The Bank of England Governor yesterday endorsed Cameron’s plans to cut the record budget deficit after discussing the government’s proposals in a morning telephone conversation with Chancellor of the Exchequer George Osborne. The new government plans an emergency budget within two months.
King’s comments will help Cameron shore up his authority after the Conservative Party failed to win a majority in last week’s election, forcing him to form Britain’s first coalition since World War II. His assent may also silence critics in the opposition Labour party, which fought the campaign on the need to keep up spending and sustain the economic recovery.
“This ‘BOE blessing’ should markedly reinforce the political position of the Conservative-Lib Dem coalition,” Michael Saunders, chief western European economist at Citigroup Inc., said in a note to investors.
The pound dropped 0.5 percent from yesterday against the dollar and traded at $1.4758 at 11:05 a.m. in London. Against the euro, sterling weakened 0.2 percent to 85.31 pence.
Osborne told Cameron’s first Cabinet meeting today that economic priorities would include tackling the deficit and banking reform, Cameron’s office said in an e-mailed statement. The chancellor told reporters afterward that the coalition committed to “significantly accelerated” cuts to the structural part of the deficit and that the country faces a “difficult economic situation.”
King, whose 5-year term will end in 2013, is politically independent by law and usually restricts his comments to monetary policy. While he hosted the press conference yesterday to explain the bank’s latest quarterly economic forecasts, the budget deficit dominated the proceedings.
When asked why he was being so explicit on the government’s plans, King said that he tried to intervene “as little as possible” before the election. It was appropriate to comment on the deficit now in a “very unusual situation” where the coalition partners had sought his advice, he said.
“He knows that whatever he says is going to have incredible resonance and can be used one way or the other,” Grant Lewis, an economist at Daiwa Capital Europe Ltd. and a former U.K. Treasury official, said in a telephone interview. “It helps bolster the government’s position and he knows it.”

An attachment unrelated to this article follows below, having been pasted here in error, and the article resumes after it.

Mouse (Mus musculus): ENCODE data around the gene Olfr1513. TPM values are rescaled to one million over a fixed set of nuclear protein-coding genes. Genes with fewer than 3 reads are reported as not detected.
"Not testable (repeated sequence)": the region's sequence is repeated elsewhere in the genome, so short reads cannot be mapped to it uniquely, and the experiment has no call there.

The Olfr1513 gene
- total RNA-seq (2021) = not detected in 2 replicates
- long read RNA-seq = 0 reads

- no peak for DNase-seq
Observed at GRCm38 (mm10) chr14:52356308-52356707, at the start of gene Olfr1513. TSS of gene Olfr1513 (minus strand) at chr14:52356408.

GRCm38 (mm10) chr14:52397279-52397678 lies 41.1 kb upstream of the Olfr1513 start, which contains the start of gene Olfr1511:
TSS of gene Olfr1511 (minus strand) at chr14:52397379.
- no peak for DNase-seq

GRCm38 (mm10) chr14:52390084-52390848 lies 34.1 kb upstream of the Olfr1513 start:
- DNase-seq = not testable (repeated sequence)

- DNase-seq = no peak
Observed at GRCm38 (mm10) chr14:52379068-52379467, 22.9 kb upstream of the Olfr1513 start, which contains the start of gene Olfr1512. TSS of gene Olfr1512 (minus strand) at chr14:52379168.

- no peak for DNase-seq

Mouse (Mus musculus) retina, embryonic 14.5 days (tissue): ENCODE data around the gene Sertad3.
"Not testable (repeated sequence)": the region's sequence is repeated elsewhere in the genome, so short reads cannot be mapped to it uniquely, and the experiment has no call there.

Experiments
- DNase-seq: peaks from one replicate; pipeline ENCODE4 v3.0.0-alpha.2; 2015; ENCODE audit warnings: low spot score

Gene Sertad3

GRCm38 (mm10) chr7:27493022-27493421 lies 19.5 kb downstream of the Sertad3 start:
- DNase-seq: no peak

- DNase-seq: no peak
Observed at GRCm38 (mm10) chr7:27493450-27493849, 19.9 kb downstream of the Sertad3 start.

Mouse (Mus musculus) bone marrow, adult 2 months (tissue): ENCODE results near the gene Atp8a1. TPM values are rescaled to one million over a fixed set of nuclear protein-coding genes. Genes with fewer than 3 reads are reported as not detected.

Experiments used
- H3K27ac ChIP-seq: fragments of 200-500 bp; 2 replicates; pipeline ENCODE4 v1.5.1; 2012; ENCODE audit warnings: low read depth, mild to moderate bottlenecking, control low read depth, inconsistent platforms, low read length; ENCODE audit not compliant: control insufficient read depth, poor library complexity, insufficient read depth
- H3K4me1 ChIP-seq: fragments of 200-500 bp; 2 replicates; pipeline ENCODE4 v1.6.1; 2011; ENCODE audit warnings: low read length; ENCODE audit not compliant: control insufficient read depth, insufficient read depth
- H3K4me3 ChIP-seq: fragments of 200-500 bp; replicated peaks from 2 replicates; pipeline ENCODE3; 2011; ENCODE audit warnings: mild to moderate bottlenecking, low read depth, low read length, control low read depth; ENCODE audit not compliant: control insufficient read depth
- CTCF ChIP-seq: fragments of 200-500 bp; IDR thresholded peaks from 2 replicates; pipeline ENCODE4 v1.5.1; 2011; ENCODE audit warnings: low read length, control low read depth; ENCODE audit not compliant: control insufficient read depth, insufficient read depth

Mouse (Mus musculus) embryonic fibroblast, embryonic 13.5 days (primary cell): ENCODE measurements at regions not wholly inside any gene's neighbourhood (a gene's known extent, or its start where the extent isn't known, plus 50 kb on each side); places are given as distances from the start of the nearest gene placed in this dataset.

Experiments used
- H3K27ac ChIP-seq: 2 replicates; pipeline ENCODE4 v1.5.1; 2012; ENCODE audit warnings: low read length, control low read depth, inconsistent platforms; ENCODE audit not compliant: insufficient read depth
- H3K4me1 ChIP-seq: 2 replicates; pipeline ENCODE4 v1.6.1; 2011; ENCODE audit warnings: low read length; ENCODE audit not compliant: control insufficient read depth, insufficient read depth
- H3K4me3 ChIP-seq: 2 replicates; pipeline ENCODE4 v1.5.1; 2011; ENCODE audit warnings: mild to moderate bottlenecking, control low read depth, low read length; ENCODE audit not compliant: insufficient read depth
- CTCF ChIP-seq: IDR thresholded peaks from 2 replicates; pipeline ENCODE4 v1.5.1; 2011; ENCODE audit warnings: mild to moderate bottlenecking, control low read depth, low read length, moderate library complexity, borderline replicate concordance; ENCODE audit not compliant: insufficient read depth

Cameron is proposing 6 billion pounds ($9 billion) of spending cuts in this fiscal year. Former Prime Minister Gordon Brown argued repeatedly in the election campaign against an immediate budget squeeze to maintain the economic recovery. King refuted that concern yesterday, saying that a spending reduction of that size is unlikely to “dramatically change” the economy’s outlook.
“The fact that the Bank of England now has the view that the bigger risks are very much from not doing enough is going to be very helpful for the new government,” said Ross Walker, an economist at Royal Bank of Scotland Group Plc in London and a former U.K. government adviser. “It will help neuter any opportunistic populists and political opposition to this.”
Opposed by Some
That support would be welcome for Cameron, who must sustain an alliance with the Liberal Democrats opposed by some supporters of both parties. Cameron sought a coalition after his Conservative Party failed to gain enough seats to control Parliament in the May 6 election, and clinched an agreement after a five-day courting session.
The governor still wants to remain as much as possible out of politics and his comments yesterday would have been motivated by his concern for the economy rather than partisanship, Peter Dixon, global equities economist at Commerzbank AG in London, said in a telephone interview.
“I don’t think he’s taking sides politically,” Dixon said. “People try to attribute political machinations to Mervyn’s stance, but I think genuinely he does remain above the fray and his comments on fiscal policy have been framed in the economic context of the past 18 months, rather than a political one.”
King has spent more than a year urging government ministers to take action on the country’s record deficit, providing ammunition for both Cameron and Brown in their sparring matches in Parliament. King said yesterday that Greece’s fiscal crisis shows what can happen when budgets run out of control.
“It’s music to the government’s ears,” Brian Hilliard, a London-based economist at Societe Generale SA and former Bank of England official, said in a telephone interview. “It’s immensely helpful to the government because what it does is give the market’s support for the contentious issue of making a rapid start on deficit reduction.”